Thursday, February 21, 2013

Our Wedding of the Year

On Christina and my 40th anniversary (17FEB13), son Dale married Ean (Yen Ngoc Than) at Lagi in Vietnam.

It was a spectacular occasion with several short formal elements where grandparents and other senior family members grant approval for the union to take place. The remainder was like something out of a celebrity event with fireworks and all.

Three hundred relatives from Ean's family turned up for the feast at midday and there was much frivolity and laughter as those who had not seen each other for a year or two whooped it up. A table of young people was rather loud and got louder as the intake of the dreaded drink beer took hold. But not to worry, the music from the karaoke type machine was so loud, my teeth shook and Dale, being hearing impaired had no chance of hearing anything but the music.

The session lasted until about 2:30 pm and almost immediately after the last course of food (fruit) arrived, the   guests began leaving slowly like crabs on a beach. As we were to find out, another marriage was planned and a reception starting in a hour. The workers at the venue had a tonne of beer cans and other stuff to clean up in a hurry before re-setting the tables.

By the time we departed from the venue, all I wanted to do was to crash for an hour or so. I had been "forced" to engage in a couple of "YO!" sessions and even though the beer has ice in it, it was beginning to take its toll. A Yo session is where you are challenged to drink a full glass of beer in contest with another. I had last done that when I was in my twenties ... now that I'm a responsible drinker, I'm out of touch with these rites of passage.

A good day was had by all and it was a joyous opportunity for families to get together. As you can see, Dale looked like a celebrity as did Ean in her traditional dress. Both had a couple of changes of clothes. Dale went to a white suit and Ean to a lovely royal blue dress.

Obviously we wish them every happiness and hope they live long, prosper and look after us when we get old and difficult.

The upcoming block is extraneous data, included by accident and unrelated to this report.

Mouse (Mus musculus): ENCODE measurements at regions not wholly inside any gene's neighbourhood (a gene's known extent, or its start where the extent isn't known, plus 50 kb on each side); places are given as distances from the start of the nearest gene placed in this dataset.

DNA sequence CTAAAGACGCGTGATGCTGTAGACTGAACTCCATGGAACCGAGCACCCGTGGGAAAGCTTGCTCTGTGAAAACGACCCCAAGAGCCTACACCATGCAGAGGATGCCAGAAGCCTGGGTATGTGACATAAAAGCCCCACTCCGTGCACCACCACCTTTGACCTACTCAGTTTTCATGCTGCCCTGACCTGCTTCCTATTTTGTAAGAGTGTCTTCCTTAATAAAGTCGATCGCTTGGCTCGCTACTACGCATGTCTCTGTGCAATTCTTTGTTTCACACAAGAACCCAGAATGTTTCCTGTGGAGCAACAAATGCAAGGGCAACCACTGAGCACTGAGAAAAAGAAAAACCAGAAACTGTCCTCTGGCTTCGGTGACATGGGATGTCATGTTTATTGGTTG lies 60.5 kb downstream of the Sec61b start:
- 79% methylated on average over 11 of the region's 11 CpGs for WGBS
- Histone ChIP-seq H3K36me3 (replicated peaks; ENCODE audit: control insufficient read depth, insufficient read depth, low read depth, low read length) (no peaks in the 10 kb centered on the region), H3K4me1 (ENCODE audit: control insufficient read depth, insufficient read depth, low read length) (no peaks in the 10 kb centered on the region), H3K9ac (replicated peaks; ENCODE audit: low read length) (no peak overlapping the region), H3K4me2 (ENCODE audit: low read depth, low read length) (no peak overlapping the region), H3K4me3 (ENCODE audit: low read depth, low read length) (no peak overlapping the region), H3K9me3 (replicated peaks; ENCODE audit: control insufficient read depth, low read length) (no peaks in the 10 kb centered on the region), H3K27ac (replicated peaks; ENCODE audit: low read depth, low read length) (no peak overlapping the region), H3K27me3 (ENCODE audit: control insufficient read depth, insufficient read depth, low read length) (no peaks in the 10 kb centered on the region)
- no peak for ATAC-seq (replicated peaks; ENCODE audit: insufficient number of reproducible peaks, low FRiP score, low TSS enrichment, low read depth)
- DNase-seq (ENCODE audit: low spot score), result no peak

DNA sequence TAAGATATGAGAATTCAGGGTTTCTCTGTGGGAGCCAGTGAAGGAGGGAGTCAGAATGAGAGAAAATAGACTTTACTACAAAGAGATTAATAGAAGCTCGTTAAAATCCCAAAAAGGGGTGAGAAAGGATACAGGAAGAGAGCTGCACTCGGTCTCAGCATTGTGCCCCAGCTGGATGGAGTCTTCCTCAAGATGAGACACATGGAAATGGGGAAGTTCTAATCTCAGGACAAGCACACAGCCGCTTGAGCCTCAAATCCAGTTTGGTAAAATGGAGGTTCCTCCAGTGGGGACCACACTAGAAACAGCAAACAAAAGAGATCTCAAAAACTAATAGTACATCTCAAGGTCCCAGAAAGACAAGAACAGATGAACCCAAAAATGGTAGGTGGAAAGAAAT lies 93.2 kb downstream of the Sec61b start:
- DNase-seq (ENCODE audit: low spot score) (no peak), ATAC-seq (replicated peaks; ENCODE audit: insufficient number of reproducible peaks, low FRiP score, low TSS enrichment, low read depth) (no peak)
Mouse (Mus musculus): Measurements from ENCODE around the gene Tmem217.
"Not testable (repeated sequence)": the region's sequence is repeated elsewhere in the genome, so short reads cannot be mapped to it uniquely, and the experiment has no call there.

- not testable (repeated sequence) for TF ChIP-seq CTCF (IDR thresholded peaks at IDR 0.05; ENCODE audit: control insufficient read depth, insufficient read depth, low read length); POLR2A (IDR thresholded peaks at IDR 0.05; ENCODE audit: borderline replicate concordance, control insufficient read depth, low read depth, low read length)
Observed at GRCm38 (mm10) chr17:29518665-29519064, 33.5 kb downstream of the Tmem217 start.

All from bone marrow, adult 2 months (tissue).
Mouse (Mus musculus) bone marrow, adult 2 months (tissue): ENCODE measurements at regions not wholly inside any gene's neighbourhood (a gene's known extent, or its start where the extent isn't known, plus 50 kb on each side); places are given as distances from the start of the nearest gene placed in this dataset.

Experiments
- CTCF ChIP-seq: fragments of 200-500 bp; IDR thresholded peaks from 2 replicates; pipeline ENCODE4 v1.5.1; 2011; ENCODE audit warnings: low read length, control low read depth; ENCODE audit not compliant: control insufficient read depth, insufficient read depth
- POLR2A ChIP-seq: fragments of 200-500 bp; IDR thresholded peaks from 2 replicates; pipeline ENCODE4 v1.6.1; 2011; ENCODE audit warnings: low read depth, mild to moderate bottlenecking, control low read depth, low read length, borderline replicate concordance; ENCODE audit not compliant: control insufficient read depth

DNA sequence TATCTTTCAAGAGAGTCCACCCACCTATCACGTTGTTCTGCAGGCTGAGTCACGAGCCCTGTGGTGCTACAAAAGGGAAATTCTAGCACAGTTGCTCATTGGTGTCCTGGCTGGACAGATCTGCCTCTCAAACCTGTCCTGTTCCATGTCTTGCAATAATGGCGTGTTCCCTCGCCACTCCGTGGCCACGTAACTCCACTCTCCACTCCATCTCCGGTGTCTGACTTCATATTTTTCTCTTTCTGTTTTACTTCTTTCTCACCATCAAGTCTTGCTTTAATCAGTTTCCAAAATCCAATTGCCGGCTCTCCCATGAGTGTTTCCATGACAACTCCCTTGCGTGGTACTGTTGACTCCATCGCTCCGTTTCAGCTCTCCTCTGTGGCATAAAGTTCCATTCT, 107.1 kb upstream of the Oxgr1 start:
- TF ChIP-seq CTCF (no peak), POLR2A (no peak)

Tuesday, February 19, 2013

My Remarkable Interaction with 6 Year Old Hung

Last night my new daughter-in-law asked me, my son and wife to attend one of her relatives places for a chat. We had already had dinner at Uncle Ing's place, where I learned why many of us in Australia are fat and obese and few Vietnamese are not. But that's a story for another day.

I had the most fascinating experience with a six year old girl called Hung. She looked as cute as ever in her school uniform, her long, jet black hair, smooth brown skin and brown eyes. She approached me and, probably never having seen an aging Australian with different eye shape, skin colour etc, addressed me in Vietnamese. I said hello to her in Vietnamese, one of a growing handful of words I know and then spoke a few words in English. She suddenly began speaking to me in English that was comprehensible, but slightly out of tone. She began counting to me and as I watched her searching for the next number, she reached 20 before she decided that was enough.

I told her she was very good at counting in English. We sat down and I began to point to parts of her body and say the English word. She responded, "nose", "eyes", "chin", "fingers" in her cute little voice and when the intonation was incorrect, I would tell her, "no, it's n-o-s-e" and as quick as a flash she would repeat it. Several times she had successive attempts, but eventually got it as close to 100 percent as anyone could expect from a six year old.

What I found quite remarkable is that she remembered every word we had spoken and got the correct intonation in several repeat sessions. Then she decided to teach me Vietnamese. She would say a word and then open her hands out in front of me to say, "well, say the word". If I got it incorrect as I did many, she would gesticulate in the way Vietnamese do to say "khong" ... "no" and redisplay her tiny hands to suggest I repeat the sound.

I couldn't believe it. There I was, a 65 year old man being taught Vietnamese by a six year old girl. And she was doing a great job of it. We had about a 3/4 h session, but I'm sad to say I'm not as efficient a learner as Hung.

It was an amazing experience and suggests to me that this young lady is brilliant. Truly an example of what is known in education as the "blank slate", the slate that has plenty of room for learning and absorbs everything quickly.

If I was staying here for an extended period, I'd ask her parents if I could have a few one hour sessions with her each week from which we could both benefit. I enjoyed our interaction very much despite our vast age difference and the absence of a considerable language barrier.


Sunday, February 10, 2013

Finding Paradise in Lagi, Vietnam

Our trip from Ho Chi Minh City to Lagi, 200 km away took about four hours in a "bus" which was really a large taxi. Five of our extended-family-to-be met us at the airport, so they and we three had to cram into the bus with all our baggage. I had my feet up on the engine cowling and Christina was twisted a bit like a pretzel, however, after a slightly uncomfortable journey we made it to the Mai Long Hotel at Lagi where I sit now as I write.